Virtual Networking’s Dirty Operations Secret

Huawei seems to be projecting a future where network equipment takes a smaller piece of the infrastructure budget—IT and software getting a growing chunk.  Genband seems to be envisioning a UC/UCC space that’s also mostly in as-a-service software form, and they’re also touting NFV principles.  It would seem that the industry is increasingly accepting the transition to a “soft” network.

The challenge for “the industry” is that it’s probably not true that a simple substitution of hosted functionality for dedicated devices would cut operator costs enough to alter the long-term industry profit dynamic.  In fact, my model says that simple pipelined services to SMB or consumer customers would cost, in the net, significantly more to operate in hosted form.  Even for business users, the TCO for a virtual-hosted branch service could almost be a wash versus dedicated devices; certainly not enough of an improvement to boost operators’ bottom lines.

I’ve already noted that I believe the value of a more software-centric vision of network services will come not from how it can make old services cheaper but how it can create new services that aren’t even sold today and that will thus fatten the top line.  But there’s a challenge with this new world, whatever the target of the software revolution might be, and it’s related to the operationalization of a software-based network.

Networks of old were built by gluing customer-and-service-specific devices together with leased-line or virtual-circuit services.  We managed networks by managing devices, and the old OSI management model of element-network-service management layers was tried and true.  When we started to transition to VPN services, we realized that when you added that world “virtual” to a “private network” you broke the old mold.  VPNs and other virtual services are managed via a management portal into a carrier management system and not by letting all the users of shared VPN infrastructure hack away at the MIBs of their devices.  Obviously we’re going to have to do the same thing when we expand virtualization through SDN or NFV, or even though just the normal “climbing the stack” processes of adding new service value.  In fact, we’re going to have to do more.

There’s something wonderfully concrete about a nice box, something you can stick somewhere to be a service element, test, fix, replace, upgrade, etc.  Make that box virtual and it’s a significant operational challenge to answer the question “Where the heck is Function X?”  In fact, it’s an operational challenge to put the function somewhere, meaning to address all the cost, performance, administrative, regulatory, and other constraints that collectively define the “optimum” place to host something.  Having made the decision, though, it’s clear that we can’t decide on how to “manage” our virtual function by tearing it down and putting it back again, which means we have to find all the pieces and redefine their cooperative relationship.  This is something that we have little experience with.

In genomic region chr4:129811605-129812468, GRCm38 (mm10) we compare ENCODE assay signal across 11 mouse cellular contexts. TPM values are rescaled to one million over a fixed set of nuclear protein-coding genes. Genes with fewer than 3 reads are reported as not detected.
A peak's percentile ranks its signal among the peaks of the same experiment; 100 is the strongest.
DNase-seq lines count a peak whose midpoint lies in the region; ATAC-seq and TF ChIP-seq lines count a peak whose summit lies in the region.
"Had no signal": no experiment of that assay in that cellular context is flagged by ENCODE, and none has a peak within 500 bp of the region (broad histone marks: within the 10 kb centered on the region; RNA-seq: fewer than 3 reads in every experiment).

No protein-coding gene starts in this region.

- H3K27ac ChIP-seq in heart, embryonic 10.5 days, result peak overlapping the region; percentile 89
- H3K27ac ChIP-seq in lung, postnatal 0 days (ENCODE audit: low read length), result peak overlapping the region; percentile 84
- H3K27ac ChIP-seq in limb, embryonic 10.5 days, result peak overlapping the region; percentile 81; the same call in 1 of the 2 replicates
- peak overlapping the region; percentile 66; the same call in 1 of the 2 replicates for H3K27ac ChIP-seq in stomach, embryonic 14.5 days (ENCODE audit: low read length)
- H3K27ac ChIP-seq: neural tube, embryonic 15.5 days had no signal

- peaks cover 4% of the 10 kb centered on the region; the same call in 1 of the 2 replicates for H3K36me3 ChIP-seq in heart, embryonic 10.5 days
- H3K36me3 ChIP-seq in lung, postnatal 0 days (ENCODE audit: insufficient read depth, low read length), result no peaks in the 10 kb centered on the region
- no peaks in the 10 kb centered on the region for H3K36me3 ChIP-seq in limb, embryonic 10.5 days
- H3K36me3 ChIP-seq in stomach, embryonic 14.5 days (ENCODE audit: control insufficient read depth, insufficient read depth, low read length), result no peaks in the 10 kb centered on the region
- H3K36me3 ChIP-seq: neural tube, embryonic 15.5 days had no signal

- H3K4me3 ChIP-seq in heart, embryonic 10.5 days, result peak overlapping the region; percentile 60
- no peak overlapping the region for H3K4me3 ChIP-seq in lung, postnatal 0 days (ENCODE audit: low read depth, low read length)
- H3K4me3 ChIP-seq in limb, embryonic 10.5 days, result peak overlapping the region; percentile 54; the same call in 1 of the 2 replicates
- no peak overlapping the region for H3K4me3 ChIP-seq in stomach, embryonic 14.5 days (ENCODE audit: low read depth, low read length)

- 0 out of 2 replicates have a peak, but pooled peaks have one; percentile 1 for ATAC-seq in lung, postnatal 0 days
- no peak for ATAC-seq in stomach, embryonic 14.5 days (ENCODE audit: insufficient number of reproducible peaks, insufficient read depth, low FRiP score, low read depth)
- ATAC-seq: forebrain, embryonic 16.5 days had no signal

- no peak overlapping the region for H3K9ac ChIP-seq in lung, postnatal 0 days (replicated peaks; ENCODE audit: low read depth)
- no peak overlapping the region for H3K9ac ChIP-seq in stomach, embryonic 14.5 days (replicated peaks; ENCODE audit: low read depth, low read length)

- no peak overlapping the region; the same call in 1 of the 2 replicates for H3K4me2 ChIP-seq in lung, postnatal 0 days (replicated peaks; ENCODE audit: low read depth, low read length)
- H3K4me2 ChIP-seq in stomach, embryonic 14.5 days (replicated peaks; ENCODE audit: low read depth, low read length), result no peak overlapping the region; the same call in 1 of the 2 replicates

The TMF, a couple of years ago, was working on this problem and while I’m not particularly a fan of the body (as many of you know), they actually did good, seminal, work in the space.  Their solution was something called the “NGOSS Contract”, and it was in effect a smart data model that described not only what the service constraints were—the things that would have to define where stuff got hosted and how it was connected—but also described what resources were committed to the service and how those resources could be addressed in the service lifecycle process.

A service has a lifecycle—provision, in-service parameter change, remove-add-replace element, redeploy, and tear down come to mind—and every step of this lifecycle has to be automated or we’ve reverted to manually managing service processes.  In any virtual world, that would be a fatal shift from an operations cost perspective.  But with SDN, for example, who will know what the state of a route is?  Do we look at every forwarding table entry from point A to B hoping to scope it out, or do we go back to the process that commanded the switches?  But even the SDN controller knows only routes, it doesn’t know services (which can be many routes).  You get the picture.  The service process has to start at the top, it has to be organized to automate deployment to be sure, but it also has to automate all the other lifecycle steps.  And if you don’t start it off right with those initial resources, you may as well seal your network moves adds and changes into a bottle and toss them into the surf.

One of our challenges in this positioning-and-exaggeration-and-media-frenzy world is that we’re really good at pointing out spectacular things on the benefit or problem side—even if they’re not true.  We’re a lot less good at addressing the real issues that will drive the real value propositions.  Till that’s fixed, all this new stuff is at risk in becoming a science project, a plot for media/analyst fiction, or both.

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